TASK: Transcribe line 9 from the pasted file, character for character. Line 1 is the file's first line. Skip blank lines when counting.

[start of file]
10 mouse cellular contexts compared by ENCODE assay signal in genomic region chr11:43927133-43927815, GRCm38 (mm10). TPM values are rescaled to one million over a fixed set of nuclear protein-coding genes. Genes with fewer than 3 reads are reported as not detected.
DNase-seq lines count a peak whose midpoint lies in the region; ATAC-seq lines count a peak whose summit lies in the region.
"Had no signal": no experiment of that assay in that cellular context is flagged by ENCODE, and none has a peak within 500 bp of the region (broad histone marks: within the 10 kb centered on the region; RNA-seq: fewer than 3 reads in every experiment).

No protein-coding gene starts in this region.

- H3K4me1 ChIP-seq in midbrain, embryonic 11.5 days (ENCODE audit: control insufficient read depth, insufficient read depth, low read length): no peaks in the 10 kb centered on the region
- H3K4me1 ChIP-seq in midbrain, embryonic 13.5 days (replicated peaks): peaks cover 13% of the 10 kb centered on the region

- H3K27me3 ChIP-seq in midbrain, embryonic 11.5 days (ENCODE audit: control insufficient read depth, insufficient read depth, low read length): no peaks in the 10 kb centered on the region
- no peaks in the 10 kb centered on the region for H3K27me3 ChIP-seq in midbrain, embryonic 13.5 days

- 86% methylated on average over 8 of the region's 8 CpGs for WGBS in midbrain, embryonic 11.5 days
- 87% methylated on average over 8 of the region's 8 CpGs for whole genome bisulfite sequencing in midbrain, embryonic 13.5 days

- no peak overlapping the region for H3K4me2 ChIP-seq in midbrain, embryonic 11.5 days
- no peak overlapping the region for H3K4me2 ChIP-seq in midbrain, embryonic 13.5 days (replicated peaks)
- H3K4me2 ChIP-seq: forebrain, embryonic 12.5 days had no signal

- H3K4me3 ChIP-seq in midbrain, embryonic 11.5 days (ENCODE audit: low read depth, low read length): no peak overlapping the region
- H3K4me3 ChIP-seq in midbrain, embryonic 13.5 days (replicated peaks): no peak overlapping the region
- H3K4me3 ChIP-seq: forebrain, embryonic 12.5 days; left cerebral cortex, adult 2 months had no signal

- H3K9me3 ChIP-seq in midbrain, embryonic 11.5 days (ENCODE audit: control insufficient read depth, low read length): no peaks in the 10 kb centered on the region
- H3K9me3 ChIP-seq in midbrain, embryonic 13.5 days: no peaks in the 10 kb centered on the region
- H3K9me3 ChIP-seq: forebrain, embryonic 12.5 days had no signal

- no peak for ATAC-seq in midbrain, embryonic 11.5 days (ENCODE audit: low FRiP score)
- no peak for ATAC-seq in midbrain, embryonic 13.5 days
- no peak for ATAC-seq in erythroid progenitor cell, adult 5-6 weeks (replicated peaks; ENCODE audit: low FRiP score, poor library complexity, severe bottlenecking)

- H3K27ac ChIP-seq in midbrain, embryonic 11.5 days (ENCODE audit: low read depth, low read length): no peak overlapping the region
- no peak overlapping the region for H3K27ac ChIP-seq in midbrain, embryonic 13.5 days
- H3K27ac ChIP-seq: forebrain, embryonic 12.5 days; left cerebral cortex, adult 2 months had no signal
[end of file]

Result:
- 86% methylated on average over 8 of the region's 8 CpGs for WGBS in midbrain, embryonic 11.5 days